Top Plane Manufacturer Tells Airlines To Check Cockpit Seats After Mid-Flight Dive: REPORT

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Will Kessler Contributor
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Top jet manufacturer Boeing sent a memo to operators of the company’s 787 Dreamliner jets Thursday night recommending that they inspect plane cockpit seats following a mid-flight plunge, according to The Wall Street Journal.

The memo instructed operators of the jet to inspect switches around the cockpit chair for loose covers and gave instructions on how to turn off power to the pilot seat motor, according to the WSJ. A Latam Airlines flight from Sydney to Auckland experienced a “technical event” on Monday where 50 people were injured after it is suspected a flight attendant accidentally hit a switch on the pilot’s seat, which led to the pilot being pushed into the controls due to a motorized feature. (RELATED: Adidas Gives Warning For American Market After Posting First Loss In Three Decades)

“Closing the spring-loaded seat back switch guard onto a loose/detached rocker switch cap can potentially jam the rocker switch, resulting in unintended seat movement,” the memo reads, according to the WSJ. The memo noted that the issue with the cockpit has been known and that Boeing issued a service notice in 2017 in a related matter.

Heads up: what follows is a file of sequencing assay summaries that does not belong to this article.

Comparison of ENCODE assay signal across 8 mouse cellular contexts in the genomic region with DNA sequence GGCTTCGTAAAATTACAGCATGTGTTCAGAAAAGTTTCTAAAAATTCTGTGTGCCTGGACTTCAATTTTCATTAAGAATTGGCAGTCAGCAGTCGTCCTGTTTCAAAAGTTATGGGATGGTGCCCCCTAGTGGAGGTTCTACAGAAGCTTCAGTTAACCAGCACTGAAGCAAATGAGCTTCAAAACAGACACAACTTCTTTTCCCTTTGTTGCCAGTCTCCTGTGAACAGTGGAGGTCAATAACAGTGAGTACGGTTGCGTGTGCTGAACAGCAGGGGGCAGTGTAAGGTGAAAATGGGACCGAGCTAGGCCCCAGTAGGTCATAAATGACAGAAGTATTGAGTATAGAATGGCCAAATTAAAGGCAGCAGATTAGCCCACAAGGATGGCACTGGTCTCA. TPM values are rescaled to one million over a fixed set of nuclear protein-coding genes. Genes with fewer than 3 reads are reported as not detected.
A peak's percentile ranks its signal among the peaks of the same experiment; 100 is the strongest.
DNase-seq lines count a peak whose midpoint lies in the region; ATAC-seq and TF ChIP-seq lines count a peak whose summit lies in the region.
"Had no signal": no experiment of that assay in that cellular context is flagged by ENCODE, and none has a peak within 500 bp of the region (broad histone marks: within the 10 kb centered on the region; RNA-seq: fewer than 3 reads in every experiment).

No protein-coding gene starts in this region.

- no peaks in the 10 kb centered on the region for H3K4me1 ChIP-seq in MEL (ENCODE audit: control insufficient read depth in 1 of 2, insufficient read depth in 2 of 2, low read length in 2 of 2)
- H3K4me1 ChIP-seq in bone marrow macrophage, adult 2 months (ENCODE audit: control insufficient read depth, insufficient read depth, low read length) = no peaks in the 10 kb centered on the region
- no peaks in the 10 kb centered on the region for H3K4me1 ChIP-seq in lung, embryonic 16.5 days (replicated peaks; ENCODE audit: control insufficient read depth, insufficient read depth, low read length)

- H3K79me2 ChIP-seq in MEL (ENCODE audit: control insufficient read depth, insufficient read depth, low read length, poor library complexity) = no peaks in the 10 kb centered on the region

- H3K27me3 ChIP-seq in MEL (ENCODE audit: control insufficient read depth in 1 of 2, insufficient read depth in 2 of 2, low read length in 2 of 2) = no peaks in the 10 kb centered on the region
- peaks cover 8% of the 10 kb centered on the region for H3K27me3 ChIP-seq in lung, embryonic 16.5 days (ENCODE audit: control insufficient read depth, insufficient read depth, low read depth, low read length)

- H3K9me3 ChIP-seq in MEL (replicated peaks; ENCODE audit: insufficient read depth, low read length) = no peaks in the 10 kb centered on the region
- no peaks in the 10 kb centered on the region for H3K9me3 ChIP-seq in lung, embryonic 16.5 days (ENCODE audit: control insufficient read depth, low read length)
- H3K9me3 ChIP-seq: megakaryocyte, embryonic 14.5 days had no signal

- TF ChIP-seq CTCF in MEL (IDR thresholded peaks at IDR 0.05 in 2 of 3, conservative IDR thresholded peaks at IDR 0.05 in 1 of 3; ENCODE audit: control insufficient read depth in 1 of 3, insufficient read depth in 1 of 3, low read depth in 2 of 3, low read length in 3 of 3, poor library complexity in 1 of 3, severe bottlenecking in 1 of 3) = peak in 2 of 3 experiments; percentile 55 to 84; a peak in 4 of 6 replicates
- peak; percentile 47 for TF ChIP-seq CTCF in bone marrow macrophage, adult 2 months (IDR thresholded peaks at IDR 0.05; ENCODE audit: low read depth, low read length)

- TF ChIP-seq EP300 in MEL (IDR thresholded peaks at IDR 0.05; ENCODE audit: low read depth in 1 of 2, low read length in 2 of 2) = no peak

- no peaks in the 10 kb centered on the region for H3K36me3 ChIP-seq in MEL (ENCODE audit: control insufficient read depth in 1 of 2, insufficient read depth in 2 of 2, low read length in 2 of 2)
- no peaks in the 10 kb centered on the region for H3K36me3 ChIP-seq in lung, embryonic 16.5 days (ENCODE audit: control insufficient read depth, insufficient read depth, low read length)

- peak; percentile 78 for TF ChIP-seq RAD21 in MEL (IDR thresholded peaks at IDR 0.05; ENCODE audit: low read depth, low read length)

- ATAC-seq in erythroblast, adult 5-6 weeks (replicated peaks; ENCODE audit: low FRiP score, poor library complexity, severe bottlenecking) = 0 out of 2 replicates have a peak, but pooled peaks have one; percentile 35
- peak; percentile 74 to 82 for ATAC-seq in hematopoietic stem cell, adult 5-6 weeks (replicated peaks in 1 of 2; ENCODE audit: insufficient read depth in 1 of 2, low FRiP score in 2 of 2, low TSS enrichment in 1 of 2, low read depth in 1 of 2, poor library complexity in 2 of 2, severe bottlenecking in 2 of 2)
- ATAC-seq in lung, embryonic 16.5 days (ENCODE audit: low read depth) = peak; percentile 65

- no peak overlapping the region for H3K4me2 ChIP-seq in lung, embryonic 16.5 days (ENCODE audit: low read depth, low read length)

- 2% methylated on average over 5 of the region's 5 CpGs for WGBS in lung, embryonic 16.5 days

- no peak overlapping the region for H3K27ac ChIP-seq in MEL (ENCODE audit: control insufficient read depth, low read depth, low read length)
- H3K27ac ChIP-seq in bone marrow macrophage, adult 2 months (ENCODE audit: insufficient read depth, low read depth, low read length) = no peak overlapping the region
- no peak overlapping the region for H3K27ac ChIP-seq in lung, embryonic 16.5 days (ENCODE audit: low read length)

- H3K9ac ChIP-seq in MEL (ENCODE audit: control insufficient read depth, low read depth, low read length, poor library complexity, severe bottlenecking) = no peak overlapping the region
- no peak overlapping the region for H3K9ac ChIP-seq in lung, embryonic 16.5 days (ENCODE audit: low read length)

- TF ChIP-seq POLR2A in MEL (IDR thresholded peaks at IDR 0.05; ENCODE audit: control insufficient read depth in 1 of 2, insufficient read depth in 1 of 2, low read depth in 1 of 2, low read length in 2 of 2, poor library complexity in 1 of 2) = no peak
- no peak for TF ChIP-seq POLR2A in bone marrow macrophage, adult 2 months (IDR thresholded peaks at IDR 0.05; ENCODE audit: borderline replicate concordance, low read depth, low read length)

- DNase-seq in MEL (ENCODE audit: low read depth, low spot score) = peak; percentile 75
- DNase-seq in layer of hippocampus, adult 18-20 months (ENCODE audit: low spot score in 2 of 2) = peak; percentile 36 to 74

The incident on Latam Airlines is still under investigation, but the cockpit seat movement remains the focus, according to the WSJ. Boeing previously said that it is ready to support investigation-related activities as requested.

Boeing planes have faced strict scrutiny in recent months after Alaska Airlines had an in-flight incident where an emergency door plug was ripped off the aircraft, causing several injuries and an emergency landing in early January. The National Transportation Safety Board released a report in February that found that the flight took off without bolts installed on the door plug.

The Federal Aviation Administration released another report in late February that was mandated by Congress in response to two Boeing 737 Max crashes in 2018 and 2019 that resulted in the deaths of 346 people on board. The report found that Boeing’s operations could inhibit proper safety compliance due to a disconnect among employees about safety culture and fears of retaliation.

A longtime Boeing employee, John Barnett, was found dead in his truck on Saturday due to what appears to be a self-inflicted gunshot wound, just days after testifying in court about apparent safety issues.

Boeing did not immediately respond to a request to comment from the Daily Caller News Foundation.

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